After 34 years the U.S. has approved the production of new nuclear reactors in a divided federal panel.
While Gregory Jaczko, the Nuclear Regulatory Commission’s chairman, originally praised the design of two reactors, he stood in opposition to the approval, maintaining that there is still more work to be done in relation to making sure lessons have been learned from Japan’s Fukushima disaster.
The licensing covers two reactors at a estimated cost of around $14 billion. Preliminary work is already in progress, and the new reactor should be operating by 2016.
The Union of Concerned Scientists is on the same page as Jaczko. According to senior scientist Edwin Lyman, “The chairman has done the right thing. It makes no sense to rush into constructing any new reactor before the implications of Fukushima are fully understood and incorporated into NRC regulations.”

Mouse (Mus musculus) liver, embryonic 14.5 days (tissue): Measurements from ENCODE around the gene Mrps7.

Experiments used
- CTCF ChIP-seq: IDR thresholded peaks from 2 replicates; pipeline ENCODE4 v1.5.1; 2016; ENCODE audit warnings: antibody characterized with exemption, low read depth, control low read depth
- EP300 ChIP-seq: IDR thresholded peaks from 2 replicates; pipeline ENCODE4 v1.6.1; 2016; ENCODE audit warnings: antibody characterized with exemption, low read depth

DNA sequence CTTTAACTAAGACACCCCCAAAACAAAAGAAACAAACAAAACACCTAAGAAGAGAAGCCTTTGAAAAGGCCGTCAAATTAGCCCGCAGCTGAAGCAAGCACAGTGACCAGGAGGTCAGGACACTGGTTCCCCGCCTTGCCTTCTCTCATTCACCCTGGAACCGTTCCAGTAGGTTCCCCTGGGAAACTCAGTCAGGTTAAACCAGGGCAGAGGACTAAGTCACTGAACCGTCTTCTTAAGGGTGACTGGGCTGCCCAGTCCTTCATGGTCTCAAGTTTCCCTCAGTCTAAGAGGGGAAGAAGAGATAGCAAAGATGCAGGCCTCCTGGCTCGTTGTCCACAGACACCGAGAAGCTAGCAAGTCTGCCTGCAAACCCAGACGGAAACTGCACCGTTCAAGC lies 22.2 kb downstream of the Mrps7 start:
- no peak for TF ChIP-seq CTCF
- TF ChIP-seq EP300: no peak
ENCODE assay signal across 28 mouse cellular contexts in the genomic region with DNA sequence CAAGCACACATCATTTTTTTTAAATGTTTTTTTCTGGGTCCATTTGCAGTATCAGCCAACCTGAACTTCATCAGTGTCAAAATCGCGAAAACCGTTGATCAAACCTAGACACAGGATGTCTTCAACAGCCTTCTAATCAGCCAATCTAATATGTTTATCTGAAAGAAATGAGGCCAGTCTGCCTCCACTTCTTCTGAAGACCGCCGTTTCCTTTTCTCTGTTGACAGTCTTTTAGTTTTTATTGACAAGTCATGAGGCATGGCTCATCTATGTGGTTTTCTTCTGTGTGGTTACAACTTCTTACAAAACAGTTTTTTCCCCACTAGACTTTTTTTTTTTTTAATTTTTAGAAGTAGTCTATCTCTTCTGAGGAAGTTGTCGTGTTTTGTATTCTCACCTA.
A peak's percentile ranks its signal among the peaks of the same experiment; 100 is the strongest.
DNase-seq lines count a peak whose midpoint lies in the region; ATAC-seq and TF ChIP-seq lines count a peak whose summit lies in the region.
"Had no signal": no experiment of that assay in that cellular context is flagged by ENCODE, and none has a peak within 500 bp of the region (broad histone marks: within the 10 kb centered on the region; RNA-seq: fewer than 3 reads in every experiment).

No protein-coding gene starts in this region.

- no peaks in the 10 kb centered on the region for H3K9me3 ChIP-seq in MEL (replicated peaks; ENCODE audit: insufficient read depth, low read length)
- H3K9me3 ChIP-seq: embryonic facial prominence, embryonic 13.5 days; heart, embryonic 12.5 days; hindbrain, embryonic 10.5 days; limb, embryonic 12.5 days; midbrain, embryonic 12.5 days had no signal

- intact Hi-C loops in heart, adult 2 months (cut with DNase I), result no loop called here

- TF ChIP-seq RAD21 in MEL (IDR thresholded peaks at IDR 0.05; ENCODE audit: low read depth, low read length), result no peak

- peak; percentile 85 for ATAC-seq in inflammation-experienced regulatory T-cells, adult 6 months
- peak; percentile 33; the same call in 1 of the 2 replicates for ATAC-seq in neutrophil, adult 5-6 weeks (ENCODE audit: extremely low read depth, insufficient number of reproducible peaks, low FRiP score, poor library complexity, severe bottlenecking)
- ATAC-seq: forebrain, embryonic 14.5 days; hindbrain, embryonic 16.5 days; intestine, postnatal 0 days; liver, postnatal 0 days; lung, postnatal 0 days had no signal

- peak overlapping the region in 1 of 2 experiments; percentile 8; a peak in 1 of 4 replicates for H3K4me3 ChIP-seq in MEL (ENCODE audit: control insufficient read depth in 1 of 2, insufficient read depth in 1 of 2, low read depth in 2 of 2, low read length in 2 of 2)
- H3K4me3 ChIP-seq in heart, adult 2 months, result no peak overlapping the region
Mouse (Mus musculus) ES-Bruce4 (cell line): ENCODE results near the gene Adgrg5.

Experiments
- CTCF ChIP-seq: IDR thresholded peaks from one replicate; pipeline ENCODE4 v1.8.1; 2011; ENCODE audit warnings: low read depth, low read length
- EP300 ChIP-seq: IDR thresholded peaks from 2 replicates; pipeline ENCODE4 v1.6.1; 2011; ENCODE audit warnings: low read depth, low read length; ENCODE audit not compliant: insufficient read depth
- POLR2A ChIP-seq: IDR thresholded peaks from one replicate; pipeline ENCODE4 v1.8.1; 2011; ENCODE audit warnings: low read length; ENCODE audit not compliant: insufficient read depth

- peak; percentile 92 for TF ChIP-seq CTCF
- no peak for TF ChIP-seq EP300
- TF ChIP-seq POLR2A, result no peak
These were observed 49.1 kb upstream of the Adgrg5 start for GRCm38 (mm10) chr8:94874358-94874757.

The Obama administration is in support of nuclear power, touting that a “nuclear renaissance” is in the making.
Despite all of the support, cheap natural gas is still making nuclear power less competitive, plus Fukushima has killed a great deal of public confidence in many parts of the world. The Nuclear Regulatory Commission is taking steps to improve safety at the 104 reactors across the United States, particularly taking Fukushima into account and taking extra precautions against earthquakes, floods, and other natural disasters.
Do you think the new reactors are a wise idea of the United States?
Image CC licensed by Blatant World: Vogtle nuclear power plant, Georgia, where a new reactor is being built